Professional Services Counsel Vice President and counsel Alan Chvotkin said there are questions regarding proposed Pentagon rules to keep all unclassified information under wraps. (Chris Maddaloni / Staff file photo)
The Pentagon is proposing to keep under wraps all unclassified information shared between contractors and the Defense Department except that which is expressly released to the public.
That has sparked an outcry not only from open-government advocates but from contractors who argue they could be forced to pay millions of dollars to install systems to protect that information. Tens of thousands of companies would have to meet the new requirements, according to the Pentagon's own reckoning.
"There's a real question about the scope of coverage, the cost of coverage and the contractual obligations to comply with the rule," said Alan Chvotkin, executive vice president and counsel at the Professional Services Council, a trade group representing more than 300 service contractors.
The proposed rule, published June 29 in the Federal Register, would impose new controls for unclassified Defense Department information that is not cleared for public release and that is either provided by DoD to a contractor or else developed by a contractor on the department's behalf. The rule would create two levels of control for such information:
• A basic level that would bar contractors from accessing the information on public computers — such as in a hotel business center — or posting it on publicly accessible websites.
• For critical program information, a more enhanced level of protection would require contractors to apply many of the same controls and safeguards that the Defense Department already follows. These include, for example, usage restrictions for wireless access to controlled information; backup storage requirements; and regular checkups on controlled information networks for signs of inappropriate activity.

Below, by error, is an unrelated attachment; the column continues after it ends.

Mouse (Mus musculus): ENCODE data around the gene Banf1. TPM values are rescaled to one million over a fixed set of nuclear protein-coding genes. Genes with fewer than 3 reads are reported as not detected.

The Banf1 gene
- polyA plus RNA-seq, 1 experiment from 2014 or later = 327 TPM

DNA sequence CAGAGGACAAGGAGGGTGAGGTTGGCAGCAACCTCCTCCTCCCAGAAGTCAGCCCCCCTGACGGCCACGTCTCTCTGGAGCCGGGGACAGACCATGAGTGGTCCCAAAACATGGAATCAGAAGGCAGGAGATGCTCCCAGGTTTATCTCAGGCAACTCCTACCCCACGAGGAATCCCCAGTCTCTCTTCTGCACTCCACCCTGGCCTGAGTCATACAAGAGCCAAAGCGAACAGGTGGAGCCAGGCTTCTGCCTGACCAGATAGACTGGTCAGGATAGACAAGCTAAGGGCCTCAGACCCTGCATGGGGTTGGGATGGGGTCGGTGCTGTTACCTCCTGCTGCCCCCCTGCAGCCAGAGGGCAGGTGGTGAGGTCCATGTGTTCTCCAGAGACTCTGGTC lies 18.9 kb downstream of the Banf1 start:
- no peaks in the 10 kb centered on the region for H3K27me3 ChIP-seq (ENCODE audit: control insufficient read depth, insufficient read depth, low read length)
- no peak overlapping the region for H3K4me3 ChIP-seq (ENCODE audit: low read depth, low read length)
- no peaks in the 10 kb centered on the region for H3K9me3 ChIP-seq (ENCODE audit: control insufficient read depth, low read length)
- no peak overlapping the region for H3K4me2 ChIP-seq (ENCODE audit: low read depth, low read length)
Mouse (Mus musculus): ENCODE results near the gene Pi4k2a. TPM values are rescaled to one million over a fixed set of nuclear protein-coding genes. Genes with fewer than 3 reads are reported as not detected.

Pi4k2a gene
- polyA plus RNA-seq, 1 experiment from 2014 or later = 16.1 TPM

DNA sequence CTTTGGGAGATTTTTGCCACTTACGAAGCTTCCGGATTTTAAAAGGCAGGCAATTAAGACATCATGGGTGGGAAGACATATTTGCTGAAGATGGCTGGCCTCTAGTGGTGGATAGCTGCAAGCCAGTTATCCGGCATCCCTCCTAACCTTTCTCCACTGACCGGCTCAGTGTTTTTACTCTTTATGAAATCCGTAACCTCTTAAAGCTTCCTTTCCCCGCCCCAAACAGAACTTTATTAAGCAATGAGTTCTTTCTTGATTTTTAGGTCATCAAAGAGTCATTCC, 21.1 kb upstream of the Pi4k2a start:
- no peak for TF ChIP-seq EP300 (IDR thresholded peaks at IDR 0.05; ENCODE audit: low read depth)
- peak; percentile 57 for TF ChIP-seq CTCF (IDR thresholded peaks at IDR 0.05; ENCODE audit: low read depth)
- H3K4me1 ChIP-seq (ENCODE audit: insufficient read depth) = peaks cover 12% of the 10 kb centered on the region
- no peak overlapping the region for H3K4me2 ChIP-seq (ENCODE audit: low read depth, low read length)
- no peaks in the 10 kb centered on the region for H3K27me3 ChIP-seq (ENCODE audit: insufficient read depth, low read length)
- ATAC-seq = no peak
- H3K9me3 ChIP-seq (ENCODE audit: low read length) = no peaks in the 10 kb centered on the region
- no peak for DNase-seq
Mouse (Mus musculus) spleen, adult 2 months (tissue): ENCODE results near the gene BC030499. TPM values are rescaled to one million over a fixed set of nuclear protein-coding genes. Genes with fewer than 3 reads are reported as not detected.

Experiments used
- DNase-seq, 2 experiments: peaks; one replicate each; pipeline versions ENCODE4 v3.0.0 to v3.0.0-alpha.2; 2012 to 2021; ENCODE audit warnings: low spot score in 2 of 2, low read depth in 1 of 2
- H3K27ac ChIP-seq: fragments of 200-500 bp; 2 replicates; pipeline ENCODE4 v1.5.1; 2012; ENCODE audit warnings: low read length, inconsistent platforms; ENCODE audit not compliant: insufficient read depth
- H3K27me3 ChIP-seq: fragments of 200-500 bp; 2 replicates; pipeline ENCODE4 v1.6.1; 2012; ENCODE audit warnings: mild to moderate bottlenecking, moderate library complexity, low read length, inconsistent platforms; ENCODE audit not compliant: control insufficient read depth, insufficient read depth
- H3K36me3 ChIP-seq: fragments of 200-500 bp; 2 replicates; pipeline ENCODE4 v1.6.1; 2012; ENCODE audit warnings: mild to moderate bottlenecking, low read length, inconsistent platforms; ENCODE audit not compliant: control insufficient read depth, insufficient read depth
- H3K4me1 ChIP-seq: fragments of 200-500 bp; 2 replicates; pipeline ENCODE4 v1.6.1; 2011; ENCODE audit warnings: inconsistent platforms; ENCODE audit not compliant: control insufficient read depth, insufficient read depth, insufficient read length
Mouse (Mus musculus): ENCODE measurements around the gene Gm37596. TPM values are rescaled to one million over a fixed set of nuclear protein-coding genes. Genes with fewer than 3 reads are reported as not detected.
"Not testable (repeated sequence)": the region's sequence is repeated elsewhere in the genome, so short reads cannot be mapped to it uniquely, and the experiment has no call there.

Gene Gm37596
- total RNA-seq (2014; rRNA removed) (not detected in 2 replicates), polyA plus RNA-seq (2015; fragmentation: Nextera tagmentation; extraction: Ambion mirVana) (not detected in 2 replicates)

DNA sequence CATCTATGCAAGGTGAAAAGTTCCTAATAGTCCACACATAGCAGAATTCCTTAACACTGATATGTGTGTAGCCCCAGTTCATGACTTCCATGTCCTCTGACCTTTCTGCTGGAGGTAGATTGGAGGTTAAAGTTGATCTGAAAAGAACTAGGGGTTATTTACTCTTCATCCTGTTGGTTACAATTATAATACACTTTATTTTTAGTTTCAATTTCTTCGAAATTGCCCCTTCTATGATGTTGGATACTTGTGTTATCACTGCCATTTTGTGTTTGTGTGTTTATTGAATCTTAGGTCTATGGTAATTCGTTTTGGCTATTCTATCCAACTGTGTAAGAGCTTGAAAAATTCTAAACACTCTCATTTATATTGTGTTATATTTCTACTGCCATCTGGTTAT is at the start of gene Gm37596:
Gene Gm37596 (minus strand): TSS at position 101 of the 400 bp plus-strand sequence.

The proposed rule also would force contractors to divulge details to DoD on cyber attacks waged against them within 72 hours after they become aware an attack occurred.
Government watchdog groups suspect the rule is a way for DoD to keep unclassified information under wraps.
Coupled with the department's efforts in Congress to win new exemptions from the Freedom of Information Act, "I think this is all an effort to restrict access to public information," said Scott Amey, general counsel at the Project on Government Oversight.
Pentagon spokeswoman Cheryl Irwin said the proposed rule builds on a pilot program begun four years ago to protect unclassified contractor information "in a world with increasingly common and sophisticated Internet threats." To craft the rule, she said, the Defense Department has worked with industry, considered public input and built upon "known standards."
Out of some 64,400 small businesses awarded defense contracts last year, more than three-quarters would have to furnish enhanced security, according to a Pentagon estimate in the proposed rule. Information security costs typically amount to about 0.5 percent of small businesses' revenues, the Defense Department added, and are less for larger companies.
Some industry representatives suspect that the burden could be much heavier, particularly for firms that don't work on classified programs and thus would have to do more to comply.